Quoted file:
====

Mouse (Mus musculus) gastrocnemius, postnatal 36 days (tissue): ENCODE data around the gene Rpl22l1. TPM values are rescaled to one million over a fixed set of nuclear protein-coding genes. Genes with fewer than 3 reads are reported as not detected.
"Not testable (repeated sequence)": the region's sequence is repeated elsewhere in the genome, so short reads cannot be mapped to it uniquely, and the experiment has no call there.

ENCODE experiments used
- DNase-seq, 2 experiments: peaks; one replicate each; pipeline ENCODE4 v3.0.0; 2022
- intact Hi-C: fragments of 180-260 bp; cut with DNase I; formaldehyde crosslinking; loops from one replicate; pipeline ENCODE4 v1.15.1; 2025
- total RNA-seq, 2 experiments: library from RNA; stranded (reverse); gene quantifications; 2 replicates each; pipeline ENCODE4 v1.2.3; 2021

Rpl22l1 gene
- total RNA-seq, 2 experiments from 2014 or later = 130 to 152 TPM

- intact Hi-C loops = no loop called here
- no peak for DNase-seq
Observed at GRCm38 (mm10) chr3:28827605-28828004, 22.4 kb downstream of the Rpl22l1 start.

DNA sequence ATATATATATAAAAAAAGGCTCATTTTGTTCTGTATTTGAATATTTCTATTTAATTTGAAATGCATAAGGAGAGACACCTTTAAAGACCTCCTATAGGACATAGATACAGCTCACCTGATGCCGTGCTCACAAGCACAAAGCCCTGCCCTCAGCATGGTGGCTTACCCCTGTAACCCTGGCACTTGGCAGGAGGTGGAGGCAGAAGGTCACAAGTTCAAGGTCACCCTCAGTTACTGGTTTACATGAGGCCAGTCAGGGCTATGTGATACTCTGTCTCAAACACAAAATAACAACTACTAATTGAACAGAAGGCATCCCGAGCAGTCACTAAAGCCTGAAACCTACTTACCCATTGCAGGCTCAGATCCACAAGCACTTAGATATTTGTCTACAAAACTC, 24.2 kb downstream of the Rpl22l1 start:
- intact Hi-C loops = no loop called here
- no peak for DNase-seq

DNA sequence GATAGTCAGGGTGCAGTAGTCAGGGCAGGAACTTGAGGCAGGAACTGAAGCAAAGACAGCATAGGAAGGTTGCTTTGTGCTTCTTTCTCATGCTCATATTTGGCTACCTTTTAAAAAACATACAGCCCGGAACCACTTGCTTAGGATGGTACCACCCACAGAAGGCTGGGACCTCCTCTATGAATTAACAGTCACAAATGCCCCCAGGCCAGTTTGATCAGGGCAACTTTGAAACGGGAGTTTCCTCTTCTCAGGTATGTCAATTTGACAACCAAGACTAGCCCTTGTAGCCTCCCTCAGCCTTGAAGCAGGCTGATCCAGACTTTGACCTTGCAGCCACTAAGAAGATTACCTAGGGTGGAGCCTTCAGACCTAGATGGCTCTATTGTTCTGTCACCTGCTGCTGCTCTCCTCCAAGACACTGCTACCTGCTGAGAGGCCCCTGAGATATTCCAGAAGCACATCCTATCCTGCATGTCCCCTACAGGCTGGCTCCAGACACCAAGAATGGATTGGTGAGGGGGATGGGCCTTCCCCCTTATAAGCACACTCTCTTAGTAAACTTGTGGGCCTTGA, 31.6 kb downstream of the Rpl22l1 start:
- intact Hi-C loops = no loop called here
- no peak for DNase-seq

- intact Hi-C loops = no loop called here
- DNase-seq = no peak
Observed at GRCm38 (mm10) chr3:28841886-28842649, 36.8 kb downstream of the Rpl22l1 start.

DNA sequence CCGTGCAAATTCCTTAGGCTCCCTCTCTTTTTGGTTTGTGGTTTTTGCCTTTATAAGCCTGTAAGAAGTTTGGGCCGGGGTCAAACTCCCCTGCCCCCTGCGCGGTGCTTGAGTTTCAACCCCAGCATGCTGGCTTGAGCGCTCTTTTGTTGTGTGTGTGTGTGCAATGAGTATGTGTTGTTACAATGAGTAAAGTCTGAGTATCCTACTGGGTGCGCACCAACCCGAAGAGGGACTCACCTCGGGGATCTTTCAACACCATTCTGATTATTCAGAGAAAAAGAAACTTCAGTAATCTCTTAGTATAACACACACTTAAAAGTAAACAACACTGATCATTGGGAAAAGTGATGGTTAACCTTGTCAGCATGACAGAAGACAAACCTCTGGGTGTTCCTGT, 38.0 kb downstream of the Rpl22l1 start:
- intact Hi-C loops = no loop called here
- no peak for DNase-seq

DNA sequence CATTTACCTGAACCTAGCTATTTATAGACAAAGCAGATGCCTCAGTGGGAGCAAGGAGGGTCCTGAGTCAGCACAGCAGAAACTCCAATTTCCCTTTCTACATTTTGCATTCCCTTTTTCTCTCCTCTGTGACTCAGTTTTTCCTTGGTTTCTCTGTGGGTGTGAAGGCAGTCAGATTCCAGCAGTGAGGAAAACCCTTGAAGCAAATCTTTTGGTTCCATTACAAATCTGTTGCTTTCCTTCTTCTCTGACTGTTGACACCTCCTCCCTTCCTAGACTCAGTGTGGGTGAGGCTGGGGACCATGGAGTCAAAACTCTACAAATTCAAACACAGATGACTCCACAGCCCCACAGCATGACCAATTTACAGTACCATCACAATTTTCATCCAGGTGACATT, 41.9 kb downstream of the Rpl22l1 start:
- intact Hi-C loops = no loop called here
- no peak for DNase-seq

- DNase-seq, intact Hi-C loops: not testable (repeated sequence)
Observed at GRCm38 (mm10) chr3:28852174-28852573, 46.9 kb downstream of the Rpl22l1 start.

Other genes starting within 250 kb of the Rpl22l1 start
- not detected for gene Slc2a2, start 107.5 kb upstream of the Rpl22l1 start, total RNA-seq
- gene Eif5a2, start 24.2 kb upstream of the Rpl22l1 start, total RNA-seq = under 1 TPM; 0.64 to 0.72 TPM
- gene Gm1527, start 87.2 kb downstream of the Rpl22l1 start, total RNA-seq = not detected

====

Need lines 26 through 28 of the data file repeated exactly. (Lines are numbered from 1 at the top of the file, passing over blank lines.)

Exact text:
- no peak for DNase-seq

- DNase-seq, intact Hi-C loops: not testable (repeated sequence)
Observed at GRCm38 (mm10) chr3:28852174-28852573, 46.9 kb downstream of the Rpl22l1 start.